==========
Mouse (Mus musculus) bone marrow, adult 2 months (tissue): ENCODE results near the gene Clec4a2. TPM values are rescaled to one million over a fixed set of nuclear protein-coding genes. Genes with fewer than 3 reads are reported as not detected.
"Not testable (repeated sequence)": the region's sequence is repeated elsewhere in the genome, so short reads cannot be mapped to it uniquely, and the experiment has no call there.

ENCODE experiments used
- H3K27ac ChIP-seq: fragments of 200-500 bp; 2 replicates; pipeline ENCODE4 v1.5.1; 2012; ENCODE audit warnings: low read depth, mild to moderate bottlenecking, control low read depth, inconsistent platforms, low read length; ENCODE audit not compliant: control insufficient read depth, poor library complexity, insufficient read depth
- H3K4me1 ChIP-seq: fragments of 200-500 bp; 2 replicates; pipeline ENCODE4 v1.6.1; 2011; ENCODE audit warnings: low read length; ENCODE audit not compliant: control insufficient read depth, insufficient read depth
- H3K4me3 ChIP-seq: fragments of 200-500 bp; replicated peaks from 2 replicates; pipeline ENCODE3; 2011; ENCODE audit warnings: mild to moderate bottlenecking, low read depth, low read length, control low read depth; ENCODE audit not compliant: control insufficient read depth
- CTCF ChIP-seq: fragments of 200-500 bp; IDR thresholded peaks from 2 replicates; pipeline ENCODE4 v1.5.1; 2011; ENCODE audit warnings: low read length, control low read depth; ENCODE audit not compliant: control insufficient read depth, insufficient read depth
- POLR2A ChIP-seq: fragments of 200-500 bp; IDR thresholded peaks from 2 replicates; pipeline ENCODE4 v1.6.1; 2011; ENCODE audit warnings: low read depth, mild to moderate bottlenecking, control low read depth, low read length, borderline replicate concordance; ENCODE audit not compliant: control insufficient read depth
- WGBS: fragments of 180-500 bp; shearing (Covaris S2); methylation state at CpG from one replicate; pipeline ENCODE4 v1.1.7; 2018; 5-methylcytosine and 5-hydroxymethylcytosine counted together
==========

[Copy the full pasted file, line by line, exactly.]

Mouse (Mus musculus) bone marrow, adult 2 months (tissue): ENCODE results near the gene Clec4a2. TPM values are rescaled to one million over a fixed set of nuclear protein-coding genes. Genes with fewer than 3 reads are reported as not detected.
"Not testable (repeated sequence)": the region's sequence is repeated elsewhere in the genome, so short reads cannot be mapped to it uniquely, and the experiment has no call there.

ENCODE experiments used
- H3K27ac ChIP-seq: fragments of 200-500 bp; 2 replicates; pipeline ENCODE4 v1.5.1; 2012; ENCODE audit warnings: low read depth, mild to moderate bottlenecking, control low read depth, inconsistent platforms, low read length; ENCODE audit not compliant: control insufficient read depth, poor library complexity, insufficient read depth
- H3K4me1 ChIP-seq: fragments of 200-500 bp; 2 replicates; pipeline ENCODE4 v1.6.1; 2011; ENCODE audit warnings: low read length; ENCODE audit not compliant: control insufficient read depth, insufficient read depth
- H3K4me3 ChIP-seq: fragments of 200-500 bp; replicated peaks from 2 replicates; pipeline ENCODE3; 2011; ENCODE audit warnings: mild to moderate bottlenecking, low read depth, low read length, control low read depth; ENCODE audit not compliant: control insufficient read depth
- CTCF ChIP-seq: fragments of 200-500 bp; IDR thresholded peaks from 2 replicates; pipeline ENCODE4 v1.5.1; 2011; ENCODE audit warnings: low read length, control low read depth; ENCODE audit not compliant: control insufficient read depth, insufficient read depth
- POLR2A ChIP-seq: fragments of 200-500 bp; IDR thresholded peaks from 2 replicates; pipeline ENCODE4 v1.6.1; 2011; ENCODE audit warnings: low read depth, mild to moderate bottlenecking, control low read depth, low read length, borderline replicate concordance; ENCODE audit not compliant: control insufficient read depth
- WGBS: fragments of 180-500 bp; shearing (Covaris S2); methylation state at CpG from one replicate; pipeline ENCODE4 v1.1.7; 2018; 5-methylcytosine and 5-hydroxymethylcytosine counted together